Multicast Voice with Quality of Service. Configurable call groups that can support the kind of quality and reserved network capacity required for voice communications, or ensure that high-priority data makes it through demands on the network.

Energy saving portability. The WNaN protocols are designed for small handheld devices, and targeted for embedded operating systems and processors. They include energy conserving capabilities.

Contracts and Key Events

DARPA soldier network
June 29/11: Raytheon BBN Technologies Corp. in Cambridge, MA received a $16.8 million cost-plus-fixed-fee contract modification to “design, test, and develop new and innovated technologies for use with the Wireless Network After Next Program. Deliverables will include hardware and software.”

Work will be performed in Cambridge, MA. The contract is managed by the Air Force Research Laboratory/RKID in Rome, NY (FA8750-11-C-0201 PO0001).

Sept 23/10: Raytheon BBN Technologies Corp. in Cambridge, MA received a $12.5 million contract modification. They will provide additional tasking to support the DARPA and Army experiments at Fort Benning, GA, and will add the software radio waveform to the WNAN radio. At this time, $2.6 million has been committed by the US Air Force Research Laboratory/RIKF in Rome, NY (FA8750-07-C-0169; PO0013).

Feb 1/10: Raytheon BBN Technologies announces a successful WNaN test, sending voice and data across a wireless mobile ad hoc network that was in a constant state of flux. The experiment used 10 WNaN mobile handheld radios that participated in multiple, simultaneous call groups, faced interference from hostile signals, and had to continue operation even when large numbers of warfighters tried to use the channel at once. Automatic frequency assignment and reassignment, network scaling techniques, and vice relay over different network radios were also tested.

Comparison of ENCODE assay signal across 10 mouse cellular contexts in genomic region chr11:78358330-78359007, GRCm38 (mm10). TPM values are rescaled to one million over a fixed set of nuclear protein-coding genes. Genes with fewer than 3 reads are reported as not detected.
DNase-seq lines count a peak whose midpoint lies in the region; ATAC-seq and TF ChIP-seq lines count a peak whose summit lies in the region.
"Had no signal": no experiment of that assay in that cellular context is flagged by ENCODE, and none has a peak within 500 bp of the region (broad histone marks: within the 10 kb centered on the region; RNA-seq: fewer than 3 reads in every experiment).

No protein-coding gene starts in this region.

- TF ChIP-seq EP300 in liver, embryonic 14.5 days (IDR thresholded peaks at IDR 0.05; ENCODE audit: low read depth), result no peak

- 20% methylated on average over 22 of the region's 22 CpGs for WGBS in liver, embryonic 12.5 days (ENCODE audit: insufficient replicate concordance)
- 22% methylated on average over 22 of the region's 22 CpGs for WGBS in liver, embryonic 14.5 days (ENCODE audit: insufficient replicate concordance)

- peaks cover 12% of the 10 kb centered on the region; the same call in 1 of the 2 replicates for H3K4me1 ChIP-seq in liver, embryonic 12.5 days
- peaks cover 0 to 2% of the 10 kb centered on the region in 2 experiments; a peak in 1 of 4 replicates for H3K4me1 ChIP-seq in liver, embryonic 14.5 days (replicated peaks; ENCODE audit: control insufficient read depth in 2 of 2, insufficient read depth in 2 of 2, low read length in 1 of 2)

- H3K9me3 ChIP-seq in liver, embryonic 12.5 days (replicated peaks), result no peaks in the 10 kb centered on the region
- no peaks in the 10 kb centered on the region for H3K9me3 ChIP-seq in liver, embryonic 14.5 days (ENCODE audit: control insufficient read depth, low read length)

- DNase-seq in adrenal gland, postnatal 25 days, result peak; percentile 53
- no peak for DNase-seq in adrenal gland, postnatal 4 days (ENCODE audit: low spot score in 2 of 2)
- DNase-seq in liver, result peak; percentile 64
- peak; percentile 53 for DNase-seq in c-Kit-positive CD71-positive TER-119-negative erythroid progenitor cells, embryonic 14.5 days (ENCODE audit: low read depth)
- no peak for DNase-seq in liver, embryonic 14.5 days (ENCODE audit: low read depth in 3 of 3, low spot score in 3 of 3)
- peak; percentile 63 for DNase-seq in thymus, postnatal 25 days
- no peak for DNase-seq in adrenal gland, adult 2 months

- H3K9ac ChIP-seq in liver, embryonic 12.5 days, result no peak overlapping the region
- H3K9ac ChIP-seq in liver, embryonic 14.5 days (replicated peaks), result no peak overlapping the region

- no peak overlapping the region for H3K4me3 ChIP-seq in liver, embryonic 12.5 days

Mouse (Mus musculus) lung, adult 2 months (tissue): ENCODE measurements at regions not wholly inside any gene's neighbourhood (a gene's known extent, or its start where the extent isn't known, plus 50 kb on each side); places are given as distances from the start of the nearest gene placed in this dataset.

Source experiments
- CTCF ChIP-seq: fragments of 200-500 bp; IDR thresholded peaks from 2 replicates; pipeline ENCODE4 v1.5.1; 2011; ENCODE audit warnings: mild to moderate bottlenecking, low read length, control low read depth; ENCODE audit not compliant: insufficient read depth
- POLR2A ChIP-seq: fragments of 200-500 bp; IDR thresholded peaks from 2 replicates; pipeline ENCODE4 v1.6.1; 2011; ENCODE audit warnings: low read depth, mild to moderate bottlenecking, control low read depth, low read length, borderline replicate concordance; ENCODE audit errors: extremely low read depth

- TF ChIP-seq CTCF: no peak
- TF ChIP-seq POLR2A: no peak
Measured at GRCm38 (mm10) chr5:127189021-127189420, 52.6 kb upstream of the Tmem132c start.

Aug 3/09: Alion Science and Technology in McLean, VA receives a $7.8 million contract to esearch and identify RF spectrum management and modeling issues associated with WNAN and make recommendations to the US Army Spectrum Management Office for effectively addressing spectrum issues associated with WNAN.

The period of performance for the contract runs June 26/09 through June 25/12. The work is sponsored by the Defense Modeling and Simulation Office, under the Modeling and Simulation Information Analysis Center (MSIAC) contract vehicle (N61339-03-D-0300). Read “Alion to Provide Modeling and Simulation to Help Ease Spectrum Overcrowding” for more in-depth coverage of this contract’s WNAN connections and Alion’s activities.

June 2/09: BBN Technologies in Cambridge, MA announces $11.3 million in funding for WNaN work, under an Air Force Research Laboratory contract. Under this award, BBN will develop and test a hardened virtual network infrastructure with higher scalability and will demonstrate the technology on a M/A-COM radio. Following a 20 node demonstration in August 2009 and a September test against jamming devices, BBN and M/A-COM will deliver an additional 50 nodes per week over a 7-week period.

December 2008: BBN conducts a field demonstration of multihop, packetized voice transmission across groups of hand-held WNaN radios. The demonstration also showed WNaN’s integration with U.S. Army command and control situational awareness and chat applications, dynamic spectrum access (which allows the nodes to avoid interfering with non-cooperative signals), disruption tolerant networking (for delivering video traffic even when multiple paths get disrupted), and interoperation with existing radios. Source.

Additional Readings

* DARPA – WNaN project page.

* Raytheon BBN – Wireless Network After Next

* Network World (Nov 1/07) – DARPA looks to adaptive battlefield wireless nets

* FBO Solicitation (March /07, #SN07-26) – A — Wireless Network after Next (WNaN) Adaptive Network Development (WAND) API Technical Interchange Meeting (TIM)